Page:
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Slippery little suckers, aren't they?"
Twenty-year-old Phil Mickelson seems to be enjoying his first encounter with escargots, even if he hasn't yet gotten one in his mouth. The Arizona State junior is doing his best with snail tongs and a fish fork, but the buttery mollusks are in an unplayable lie. Other diners in the pricey Scottsdale, Ariz., restaurant are following his efforts closely; they may have to field a flying snail, a la the Julia Roberts scene in Pretty Woman.
"O.K., I eat the insides here?" asks Mickelson, who has finally coaxed the sluglike delicacy out of its shell and needs only a nod of assent to continue. Getting it, he pops the morsel into his mouth, chews tentatively and nods. "They're good. They're really good," he says.
He eats a second snail, and then a third. The folks at adjoining tables begin to relax. "I wonder how hard the shells are," says Mickelson. "Probably can't break 'em. I guess if you could squeeze 'em with this guy...." A shell suddenly squirts out of his tongs and rattles against its neighbors on the plate. Heads turn. Mickelson smiles sheepishly.
Amazing what you can learn about a fellow by putting him in front of a plate of snails. From this episode, one gathers that Mickelson is curious, playful, unsophisticated, adventurous (he ordered the snails) and not the least bit self-conscious. Of course, you could have concluded most of that in mid-January, just by picking up the sports pages and reading COLLEGE GOLFER WINS PGA TOUR EVENT, or by seeing his happy puss photographed under a conquistador's helmet, his trophy for winning the Tucson Open. Another hint came on the April cover of Golf Digest, which showed Mickelson, who plays lefthanded, demonstrating his patented backward-over-your-head greenside wedge shot.
He is already the most conspicuous American amateur since Bobby Jones. At the Masters three weeks ago, Mickelson shot a 69 in his first competitive round at Augusta National and found himself sharing the press-center podium with Jack Nicklaus. His four-round total of 290, two over par, earned him the silver cup for being low amateur. On May 16, with his eyes still puffy from college finals, he will tee up with the pros at the Memorial Tournament in Dublin, Ohio, his sixth pro tournament of the year. He has won three college tournaments this spring—in three attempts—and, if all goes according to plan, by summer's end he will have successfully defended his NCAA and U.S. Amateur titles, played in the U.S. Open and the British Open, and anchored the American team in its bid to wrest back the Walker Cup from the British and the Irish.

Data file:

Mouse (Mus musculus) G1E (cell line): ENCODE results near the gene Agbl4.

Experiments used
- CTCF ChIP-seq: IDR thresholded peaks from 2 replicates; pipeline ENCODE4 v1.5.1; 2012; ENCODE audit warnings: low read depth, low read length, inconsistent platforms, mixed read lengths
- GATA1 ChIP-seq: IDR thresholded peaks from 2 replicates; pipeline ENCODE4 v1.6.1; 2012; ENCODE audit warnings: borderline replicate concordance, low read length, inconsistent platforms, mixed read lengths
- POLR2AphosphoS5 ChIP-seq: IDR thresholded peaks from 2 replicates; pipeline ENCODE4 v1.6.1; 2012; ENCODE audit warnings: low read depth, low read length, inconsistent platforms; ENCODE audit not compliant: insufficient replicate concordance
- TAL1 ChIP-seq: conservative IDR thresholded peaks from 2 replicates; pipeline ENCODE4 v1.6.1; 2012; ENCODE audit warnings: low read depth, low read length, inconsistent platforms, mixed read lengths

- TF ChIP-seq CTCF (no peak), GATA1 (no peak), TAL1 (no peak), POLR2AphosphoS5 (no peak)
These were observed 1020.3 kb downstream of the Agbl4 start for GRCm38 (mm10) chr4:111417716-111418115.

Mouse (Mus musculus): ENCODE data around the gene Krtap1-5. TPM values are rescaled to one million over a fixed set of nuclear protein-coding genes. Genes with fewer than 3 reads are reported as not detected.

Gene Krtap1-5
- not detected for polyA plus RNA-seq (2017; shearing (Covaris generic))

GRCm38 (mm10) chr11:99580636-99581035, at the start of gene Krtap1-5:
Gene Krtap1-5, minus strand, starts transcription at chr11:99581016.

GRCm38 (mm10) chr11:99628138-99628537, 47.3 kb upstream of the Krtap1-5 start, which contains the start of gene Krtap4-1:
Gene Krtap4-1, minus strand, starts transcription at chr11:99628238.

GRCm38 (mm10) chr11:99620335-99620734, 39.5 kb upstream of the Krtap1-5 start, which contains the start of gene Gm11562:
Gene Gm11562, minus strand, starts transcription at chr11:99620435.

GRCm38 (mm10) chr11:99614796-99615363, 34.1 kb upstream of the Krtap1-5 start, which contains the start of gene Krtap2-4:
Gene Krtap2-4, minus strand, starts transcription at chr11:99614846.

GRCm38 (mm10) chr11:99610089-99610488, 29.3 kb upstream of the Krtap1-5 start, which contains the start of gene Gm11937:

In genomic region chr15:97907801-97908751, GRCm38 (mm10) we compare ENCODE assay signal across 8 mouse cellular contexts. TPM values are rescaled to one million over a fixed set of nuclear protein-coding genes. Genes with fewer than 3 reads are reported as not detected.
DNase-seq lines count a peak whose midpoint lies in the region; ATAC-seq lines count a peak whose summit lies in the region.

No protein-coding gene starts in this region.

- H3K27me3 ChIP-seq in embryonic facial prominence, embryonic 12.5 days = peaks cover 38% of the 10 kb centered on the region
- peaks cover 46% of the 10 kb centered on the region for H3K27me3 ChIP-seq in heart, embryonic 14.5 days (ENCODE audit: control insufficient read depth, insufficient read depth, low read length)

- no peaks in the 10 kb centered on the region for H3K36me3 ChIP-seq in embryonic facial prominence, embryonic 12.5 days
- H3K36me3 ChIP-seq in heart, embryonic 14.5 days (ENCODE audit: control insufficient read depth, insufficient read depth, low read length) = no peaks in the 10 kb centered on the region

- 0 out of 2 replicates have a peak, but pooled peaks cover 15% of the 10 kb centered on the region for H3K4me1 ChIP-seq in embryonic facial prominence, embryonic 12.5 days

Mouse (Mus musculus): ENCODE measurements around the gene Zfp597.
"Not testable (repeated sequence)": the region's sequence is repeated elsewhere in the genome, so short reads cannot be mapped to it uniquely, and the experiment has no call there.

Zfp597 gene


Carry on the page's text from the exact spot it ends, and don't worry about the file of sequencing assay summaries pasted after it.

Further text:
Is it surprising, then, that Mickelson's visibility does not extend to the classroom, where his trademark this spring was the empty seat? "My husband and I were both concerned about the amount of school he was missing," says his mother, Mary, an Escondido, Calif., retirement-home marketing director. "But he turns in his papers early and works out what will be covered with his professors. I thought it was going to be harder for him than it actually was."
"I think there are enough hours in the day to do what he wants to do," says his longtime girlfriend, sometime caddie and Arizona State classmate, Tana (I Knew Him Before He Was Good) Figueras. "He's a very focused and driven person."
Mickelson, a psychology major with a 3.0 grade point average, makes light of the demands on his time. Asked what he does on a typical school day, he says, "At 6:30 I watch Cheers. At 10 o'clock I watch Cheers. And on Thursdays, at 6:30, 8 and 10, I watch Cheers. Monday and Wednesday I do some homework."
In truth, Mickelson is no stranger to all-nighters, and he toted a Spanish textbook to this year's Tour events. "Spanish is the easiest course I have, because I don't have to be there to learn it," he says. "I had a really good Spanish teacher in high school, so a lot of this stuff's just review for me."